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BRUSSELS – The European Parliament has this week voted in favour of a draft bill governing the responsibilities of corporations towards human rights and the environment, known as the Corporate Sustainability Due Diligence Directive.

Many believe the Corporate Sustainability Due Diligence Directive has the potential to be a landmark piece of legislation governing the human rights responsibilities of larger companies within the EU.

The new laws will potentially ensure EU companies are held accountable for environmental and human rights transgressions in supply chains. 

Binding EU due diligence rules would oblige companies to identify, address and remedy aspects of their value chain (all operations, direct or indirect business relations, investment chains) that could infringe on human rights (including social, trade union and labour rights), the environment (contributing to climate change or deforestation, for example) and good governance (such as corruption and bribery).

European apparel brands have sprawling global operations, particularly across Asia where environmental and human rights abuses are common. However, there is at present no EU-wide requirement for them to have a due diligence process in place which would hold them accountable for supply chain transgressions.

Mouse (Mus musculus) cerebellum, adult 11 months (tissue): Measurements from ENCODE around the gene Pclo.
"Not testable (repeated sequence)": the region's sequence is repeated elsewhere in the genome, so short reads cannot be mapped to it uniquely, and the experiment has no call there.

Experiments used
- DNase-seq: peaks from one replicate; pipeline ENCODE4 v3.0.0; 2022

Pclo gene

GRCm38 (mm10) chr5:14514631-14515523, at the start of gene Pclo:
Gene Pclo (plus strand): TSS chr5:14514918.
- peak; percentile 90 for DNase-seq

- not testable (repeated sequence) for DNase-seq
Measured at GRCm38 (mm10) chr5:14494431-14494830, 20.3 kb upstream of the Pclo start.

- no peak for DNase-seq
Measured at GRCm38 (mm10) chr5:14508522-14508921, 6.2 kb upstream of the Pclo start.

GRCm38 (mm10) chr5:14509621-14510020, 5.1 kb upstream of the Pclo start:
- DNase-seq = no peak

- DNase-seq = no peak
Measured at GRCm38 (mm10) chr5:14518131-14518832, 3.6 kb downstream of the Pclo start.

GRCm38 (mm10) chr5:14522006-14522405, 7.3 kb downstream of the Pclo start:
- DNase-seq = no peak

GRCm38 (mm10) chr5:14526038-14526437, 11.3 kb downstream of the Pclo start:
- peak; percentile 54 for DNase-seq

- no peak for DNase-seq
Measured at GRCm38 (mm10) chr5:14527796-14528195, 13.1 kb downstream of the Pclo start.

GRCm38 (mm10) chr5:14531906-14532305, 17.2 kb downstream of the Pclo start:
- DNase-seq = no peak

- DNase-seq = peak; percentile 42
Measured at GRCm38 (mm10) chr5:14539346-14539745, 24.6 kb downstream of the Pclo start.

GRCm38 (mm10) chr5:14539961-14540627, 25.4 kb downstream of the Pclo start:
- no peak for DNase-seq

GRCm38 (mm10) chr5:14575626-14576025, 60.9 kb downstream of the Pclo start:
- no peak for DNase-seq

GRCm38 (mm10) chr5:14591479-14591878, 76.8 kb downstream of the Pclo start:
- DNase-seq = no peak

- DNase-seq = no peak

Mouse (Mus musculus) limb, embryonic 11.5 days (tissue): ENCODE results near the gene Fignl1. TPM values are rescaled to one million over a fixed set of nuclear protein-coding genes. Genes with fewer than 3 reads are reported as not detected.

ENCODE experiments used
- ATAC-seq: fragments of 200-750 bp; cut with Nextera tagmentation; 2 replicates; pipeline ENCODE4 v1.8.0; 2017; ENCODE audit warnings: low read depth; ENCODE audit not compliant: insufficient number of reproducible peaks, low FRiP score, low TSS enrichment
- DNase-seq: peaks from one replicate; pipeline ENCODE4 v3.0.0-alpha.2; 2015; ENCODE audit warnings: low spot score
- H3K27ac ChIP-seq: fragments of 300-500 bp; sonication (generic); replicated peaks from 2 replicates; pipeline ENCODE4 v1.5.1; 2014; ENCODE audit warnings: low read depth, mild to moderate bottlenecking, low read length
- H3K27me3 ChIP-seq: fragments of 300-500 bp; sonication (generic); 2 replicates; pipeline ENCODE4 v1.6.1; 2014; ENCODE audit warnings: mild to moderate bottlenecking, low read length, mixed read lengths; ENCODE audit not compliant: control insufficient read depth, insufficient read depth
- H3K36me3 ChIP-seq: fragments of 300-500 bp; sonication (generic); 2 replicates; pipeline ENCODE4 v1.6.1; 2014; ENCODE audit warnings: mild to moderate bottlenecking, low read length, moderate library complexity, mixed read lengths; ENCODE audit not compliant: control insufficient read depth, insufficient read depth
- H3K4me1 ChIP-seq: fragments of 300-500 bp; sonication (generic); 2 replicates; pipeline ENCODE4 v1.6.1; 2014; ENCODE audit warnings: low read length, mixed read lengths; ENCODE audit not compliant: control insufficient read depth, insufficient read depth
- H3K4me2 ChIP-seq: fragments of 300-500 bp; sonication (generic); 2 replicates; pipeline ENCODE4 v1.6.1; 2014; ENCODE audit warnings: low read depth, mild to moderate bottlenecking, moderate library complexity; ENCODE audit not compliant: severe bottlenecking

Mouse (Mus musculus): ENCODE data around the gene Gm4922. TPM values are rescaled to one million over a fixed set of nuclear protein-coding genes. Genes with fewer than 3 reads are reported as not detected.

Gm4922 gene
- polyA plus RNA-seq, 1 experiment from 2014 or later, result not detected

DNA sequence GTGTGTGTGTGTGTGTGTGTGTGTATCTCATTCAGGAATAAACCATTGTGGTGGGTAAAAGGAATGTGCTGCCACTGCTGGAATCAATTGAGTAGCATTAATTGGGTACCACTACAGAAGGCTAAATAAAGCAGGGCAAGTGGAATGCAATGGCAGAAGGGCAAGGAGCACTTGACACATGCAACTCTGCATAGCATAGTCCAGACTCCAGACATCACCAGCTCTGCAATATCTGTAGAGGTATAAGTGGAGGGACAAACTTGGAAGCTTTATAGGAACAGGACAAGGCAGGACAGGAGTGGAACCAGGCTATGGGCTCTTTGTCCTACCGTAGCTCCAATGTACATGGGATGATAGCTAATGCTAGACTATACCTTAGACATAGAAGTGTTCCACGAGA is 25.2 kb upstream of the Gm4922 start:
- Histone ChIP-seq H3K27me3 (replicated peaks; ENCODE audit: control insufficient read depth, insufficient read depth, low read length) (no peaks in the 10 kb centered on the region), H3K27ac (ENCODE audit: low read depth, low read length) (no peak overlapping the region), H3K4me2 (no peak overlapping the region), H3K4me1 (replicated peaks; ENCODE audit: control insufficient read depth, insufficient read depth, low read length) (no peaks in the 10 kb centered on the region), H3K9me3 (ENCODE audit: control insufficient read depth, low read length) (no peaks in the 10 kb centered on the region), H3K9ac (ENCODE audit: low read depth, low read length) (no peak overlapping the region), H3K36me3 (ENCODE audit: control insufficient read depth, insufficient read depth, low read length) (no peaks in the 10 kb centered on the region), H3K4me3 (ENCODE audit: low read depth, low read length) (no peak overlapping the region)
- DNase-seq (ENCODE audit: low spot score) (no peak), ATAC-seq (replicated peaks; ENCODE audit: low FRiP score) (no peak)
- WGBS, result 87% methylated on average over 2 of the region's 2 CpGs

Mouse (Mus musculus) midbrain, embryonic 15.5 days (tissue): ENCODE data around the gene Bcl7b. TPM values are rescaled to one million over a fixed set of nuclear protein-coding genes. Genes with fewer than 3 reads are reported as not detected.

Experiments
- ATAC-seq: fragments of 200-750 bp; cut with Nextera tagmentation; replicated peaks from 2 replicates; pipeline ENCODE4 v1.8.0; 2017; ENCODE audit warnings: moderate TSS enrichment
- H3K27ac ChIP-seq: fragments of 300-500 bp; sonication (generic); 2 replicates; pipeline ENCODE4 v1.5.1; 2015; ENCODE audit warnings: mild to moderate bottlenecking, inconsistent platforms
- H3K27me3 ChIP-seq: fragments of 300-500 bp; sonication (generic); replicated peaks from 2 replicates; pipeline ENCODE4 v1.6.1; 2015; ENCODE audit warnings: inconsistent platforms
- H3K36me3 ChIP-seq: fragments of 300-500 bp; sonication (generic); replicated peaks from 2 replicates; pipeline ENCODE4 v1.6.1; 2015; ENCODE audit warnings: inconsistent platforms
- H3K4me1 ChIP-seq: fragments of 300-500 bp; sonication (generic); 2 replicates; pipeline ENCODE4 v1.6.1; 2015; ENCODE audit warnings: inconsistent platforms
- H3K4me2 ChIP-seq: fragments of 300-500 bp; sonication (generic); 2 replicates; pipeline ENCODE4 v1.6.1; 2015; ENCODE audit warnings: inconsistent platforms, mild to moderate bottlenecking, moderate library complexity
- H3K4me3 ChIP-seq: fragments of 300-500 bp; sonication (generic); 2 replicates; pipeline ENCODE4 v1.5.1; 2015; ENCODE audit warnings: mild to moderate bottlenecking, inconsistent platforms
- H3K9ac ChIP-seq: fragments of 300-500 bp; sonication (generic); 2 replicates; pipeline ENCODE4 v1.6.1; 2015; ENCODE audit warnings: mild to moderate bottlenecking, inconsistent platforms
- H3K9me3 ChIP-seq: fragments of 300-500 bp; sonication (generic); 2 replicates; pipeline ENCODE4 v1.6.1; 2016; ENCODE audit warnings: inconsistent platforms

Member of the European Parliament (PvdA / NL Labour Party) at European Parliament said: “The European Parliament’s support is a turning point in the thinking about the role of corporations in society. A corporate responsibility law must ensure that the future lies with companies that treat people and the environment in a healthy way – not with companies that have made a revenue model out of environmental damage and exploitation.

“Most companies take their duty towards people and the environment seriously. We help these companies with this ‘fair business law’. And at the same time we cut off those few large cowboy companies that flout the rules.”

The version passed by parliament will now be reconciled with those being considered by the EU Council and the EU Commission, before a final text on the legislation is produced later this year.

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